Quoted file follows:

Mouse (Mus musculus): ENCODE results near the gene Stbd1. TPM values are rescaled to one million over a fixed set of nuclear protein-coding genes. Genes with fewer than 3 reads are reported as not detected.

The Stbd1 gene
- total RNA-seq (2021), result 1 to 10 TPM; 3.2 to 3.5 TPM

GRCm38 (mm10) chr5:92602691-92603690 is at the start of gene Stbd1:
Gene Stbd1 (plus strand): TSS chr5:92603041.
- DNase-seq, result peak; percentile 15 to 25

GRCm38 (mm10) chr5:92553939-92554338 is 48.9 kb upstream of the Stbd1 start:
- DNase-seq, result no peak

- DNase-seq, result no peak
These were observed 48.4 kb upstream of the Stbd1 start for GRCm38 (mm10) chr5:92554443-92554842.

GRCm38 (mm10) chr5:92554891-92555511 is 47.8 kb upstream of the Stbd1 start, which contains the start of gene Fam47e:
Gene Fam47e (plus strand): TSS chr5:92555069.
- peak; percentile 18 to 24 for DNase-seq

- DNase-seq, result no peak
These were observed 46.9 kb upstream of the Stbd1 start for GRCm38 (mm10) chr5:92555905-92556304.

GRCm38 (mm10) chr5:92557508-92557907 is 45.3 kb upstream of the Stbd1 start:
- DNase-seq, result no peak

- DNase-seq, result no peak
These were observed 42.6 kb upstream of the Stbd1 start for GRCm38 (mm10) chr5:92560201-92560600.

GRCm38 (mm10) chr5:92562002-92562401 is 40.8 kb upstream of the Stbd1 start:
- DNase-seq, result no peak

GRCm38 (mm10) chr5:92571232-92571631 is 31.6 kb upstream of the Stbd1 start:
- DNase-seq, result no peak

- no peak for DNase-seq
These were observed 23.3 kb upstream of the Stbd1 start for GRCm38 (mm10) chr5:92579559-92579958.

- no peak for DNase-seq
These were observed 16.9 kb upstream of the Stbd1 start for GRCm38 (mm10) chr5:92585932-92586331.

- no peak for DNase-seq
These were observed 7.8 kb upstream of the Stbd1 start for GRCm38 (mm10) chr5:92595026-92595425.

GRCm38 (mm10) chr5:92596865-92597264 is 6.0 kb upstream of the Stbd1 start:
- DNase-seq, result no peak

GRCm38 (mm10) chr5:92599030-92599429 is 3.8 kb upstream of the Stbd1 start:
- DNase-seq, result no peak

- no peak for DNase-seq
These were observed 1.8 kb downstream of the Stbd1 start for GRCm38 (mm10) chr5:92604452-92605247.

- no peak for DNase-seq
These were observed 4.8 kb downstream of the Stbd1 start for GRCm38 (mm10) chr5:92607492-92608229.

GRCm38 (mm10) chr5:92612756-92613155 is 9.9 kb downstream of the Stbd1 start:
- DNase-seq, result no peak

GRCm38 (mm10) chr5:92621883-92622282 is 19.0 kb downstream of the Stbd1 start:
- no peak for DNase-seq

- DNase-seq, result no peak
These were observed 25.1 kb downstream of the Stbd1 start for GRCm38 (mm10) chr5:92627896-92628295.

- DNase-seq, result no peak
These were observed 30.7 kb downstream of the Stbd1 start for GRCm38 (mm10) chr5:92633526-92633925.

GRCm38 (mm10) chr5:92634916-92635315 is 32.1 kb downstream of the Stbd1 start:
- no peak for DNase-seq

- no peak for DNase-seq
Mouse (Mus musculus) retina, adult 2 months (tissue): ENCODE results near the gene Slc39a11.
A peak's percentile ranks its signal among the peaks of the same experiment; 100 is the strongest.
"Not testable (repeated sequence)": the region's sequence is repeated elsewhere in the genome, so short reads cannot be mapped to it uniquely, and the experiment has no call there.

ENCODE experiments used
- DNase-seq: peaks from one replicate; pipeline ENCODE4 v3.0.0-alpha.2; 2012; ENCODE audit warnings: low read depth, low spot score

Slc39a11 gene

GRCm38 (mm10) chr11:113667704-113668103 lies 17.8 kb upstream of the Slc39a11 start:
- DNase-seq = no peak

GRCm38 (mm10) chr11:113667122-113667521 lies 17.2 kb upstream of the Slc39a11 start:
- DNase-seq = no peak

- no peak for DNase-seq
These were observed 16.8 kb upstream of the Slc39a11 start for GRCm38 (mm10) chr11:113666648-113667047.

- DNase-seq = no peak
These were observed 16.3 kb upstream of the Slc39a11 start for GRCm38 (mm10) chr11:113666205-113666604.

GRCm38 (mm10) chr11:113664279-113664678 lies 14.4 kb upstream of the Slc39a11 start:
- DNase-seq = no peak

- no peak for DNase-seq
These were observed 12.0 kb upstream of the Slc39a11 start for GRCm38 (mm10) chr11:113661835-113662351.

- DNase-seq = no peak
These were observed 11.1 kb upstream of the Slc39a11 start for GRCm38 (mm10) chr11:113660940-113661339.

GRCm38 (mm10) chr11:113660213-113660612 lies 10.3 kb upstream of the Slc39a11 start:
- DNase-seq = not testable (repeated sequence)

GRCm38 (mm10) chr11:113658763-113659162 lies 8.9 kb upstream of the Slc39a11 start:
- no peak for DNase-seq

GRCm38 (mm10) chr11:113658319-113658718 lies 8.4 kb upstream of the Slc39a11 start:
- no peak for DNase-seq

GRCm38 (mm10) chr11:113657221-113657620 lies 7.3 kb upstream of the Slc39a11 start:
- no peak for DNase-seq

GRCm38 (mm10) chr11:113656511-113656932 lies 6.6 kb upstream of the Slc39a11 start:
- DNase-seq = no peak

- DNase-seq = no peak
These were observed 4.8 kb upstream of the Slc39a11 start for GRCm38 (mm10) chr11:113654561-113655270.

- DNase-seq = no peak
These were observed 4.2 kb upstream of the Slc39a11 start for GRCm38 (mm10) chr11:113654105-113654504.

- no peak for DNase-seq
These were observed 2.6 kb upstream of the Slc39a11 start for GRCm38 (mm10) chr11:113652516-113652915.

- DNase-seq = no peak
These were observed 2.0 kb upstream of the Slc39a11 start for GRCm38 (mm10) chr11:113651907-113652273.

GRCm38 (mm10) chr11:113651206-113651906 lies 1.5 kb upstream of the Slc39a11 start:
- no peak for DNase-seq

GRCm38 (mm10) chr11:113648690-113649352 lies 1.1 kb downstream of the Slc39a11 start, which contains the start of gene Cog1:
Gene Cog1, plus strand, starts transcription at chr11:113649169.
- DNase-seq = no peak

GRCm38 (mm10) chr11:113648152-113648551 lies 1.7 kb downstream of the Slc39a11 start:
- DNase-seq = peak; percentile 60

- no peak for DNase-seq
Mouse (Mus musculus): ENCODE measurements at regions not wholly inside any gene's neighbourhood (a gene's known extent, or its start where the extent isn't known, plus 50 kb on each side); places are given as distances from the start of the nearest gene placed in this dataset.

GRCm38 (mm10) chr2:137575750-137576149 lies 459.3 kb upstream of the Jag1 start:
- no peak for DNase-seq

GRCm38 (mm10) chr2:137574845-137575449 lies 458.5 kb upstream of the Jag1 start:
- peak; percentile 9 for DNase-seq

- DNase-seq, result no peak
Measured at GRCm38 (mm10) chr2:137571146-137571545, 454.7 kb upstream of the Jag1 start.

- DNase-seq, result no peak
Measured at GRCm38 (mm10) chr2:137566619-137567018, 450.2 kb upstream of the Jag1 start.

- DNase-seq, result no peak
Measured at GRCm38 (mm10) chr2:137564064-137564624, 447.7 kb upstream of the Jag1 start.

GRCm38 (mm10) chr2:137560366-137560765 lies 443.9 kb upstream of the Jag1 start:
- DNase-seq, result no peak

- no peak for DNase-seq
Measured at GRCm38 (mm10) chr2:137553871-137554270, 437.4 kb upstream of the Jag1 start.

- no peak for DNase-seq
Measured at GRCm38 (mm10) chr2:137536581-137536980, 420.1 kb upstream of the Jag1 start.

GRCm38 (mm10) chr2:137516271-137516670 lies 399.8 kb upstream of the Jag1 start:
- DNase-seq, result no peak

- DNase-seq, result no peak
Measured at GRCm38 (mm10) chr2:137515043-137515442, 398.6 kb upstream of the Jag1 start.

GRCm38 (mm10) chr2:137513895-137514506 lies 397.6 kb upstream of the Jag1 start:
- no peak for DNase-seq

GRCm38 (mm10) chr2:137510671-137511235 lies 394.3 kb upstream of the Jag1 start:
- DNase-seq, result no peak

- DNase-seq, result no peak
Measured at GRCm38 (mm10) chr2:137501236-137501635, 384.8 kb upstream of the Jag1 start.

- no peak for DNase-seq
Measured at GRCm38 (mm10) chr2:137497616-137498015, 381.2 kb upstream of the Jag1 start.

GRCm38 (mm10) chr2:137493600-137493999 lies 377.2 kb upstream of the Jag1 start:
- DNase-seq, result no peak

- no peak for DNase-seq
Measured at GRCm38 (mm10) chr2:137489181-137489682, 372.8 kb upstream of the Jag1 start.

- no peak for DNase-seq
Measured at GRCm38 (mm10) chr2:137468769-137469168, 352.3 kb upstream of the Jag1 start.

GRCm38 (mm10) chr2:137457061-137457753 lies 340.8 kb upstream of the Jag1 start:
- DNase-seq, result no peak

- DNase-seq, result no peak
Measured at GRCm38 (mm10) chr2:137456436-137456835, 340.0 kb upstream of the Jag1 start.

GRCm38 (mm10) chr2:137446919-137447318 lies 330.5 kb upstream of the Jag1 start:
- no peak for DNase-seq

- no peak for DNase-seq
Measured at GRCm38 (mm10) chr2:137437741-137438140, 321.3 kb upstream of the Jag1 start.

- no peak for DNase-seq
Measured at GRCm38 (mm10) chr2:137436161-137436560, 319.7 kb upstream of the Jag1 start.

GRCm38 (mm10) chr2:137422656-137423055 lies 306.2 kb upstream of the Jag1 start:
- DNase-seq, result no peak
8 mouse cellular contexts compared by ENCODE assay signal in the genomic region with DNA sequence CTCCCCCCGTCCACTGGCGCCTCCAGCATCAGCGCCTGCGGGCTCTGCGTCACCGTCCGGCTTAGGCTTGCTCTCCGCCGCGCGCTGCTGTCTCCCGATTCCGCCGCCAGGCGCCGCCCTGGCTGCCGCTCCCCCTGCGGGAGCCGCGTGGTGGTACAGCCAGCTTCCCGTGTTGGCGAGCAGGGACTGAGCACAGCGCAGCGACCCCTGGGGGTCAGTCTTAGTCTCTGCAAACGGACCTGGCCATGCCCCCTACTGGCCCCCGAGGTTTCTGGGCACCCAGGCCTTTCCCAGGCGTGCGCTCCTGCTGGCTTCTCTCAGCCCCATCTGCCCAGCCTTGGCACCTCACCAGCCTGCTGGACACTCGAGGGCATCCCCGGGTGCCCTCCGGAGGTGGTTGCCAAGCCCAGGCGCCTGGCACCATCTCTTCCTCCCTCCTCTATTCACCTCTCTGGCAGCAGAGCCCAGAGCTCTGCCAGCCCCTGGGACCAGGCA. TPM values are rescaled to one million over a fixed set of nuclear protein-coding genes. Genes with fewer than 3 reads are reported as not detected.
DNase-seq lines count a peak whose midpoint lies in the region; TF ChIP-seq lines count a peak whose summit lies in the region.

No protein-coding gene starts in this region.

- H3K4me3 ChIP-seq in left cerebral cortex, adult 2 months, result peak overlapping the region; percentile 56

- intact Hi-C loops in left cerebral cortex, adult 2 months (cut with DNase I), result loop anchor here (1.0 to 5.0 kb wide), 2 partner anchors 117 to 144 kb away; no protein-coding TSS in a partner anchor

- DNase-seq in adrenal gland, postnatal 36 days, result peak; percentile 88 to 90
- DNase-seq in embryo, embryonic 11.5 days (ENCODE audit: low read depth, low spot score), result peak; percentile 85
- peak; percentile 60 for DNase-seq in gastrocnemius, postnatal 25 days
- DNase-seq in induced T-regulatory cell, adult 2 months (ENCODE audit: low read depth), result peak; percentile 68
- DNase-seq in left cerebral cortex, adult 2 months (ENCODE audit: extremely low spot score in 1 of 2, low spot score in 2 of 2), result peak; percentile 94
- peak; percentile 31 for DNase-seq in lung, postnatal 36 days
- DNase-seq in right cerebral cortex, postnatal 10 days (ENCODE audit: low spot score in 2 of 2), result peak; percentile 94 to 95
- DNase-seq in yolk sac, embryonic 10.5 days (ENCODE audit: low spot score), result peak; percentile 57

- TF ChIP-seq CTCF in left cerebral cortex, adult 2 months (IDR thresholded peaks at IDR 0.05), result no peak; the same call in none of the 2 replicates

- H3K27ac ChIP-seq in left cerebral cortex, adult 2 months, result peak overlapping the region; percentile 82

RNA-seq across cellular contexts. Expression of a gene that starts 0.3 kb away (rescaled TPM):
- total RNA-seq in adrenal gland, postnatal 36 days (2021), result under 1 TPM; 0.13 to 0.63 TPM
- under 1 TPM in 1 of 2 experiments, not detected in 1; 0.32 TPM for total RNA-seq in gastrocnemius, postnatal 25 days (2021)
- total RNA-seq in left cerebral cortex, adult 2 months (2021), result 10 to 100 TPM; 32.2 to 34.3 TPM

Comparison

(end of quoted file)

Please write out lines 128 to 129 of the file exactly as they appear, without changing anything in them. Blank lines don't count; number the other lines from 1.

- no peak for DNase-seq
Measured at GRCm38 (mm10) chr2:137468769-137469168, 352.3 kb upstream of the Jag1 start.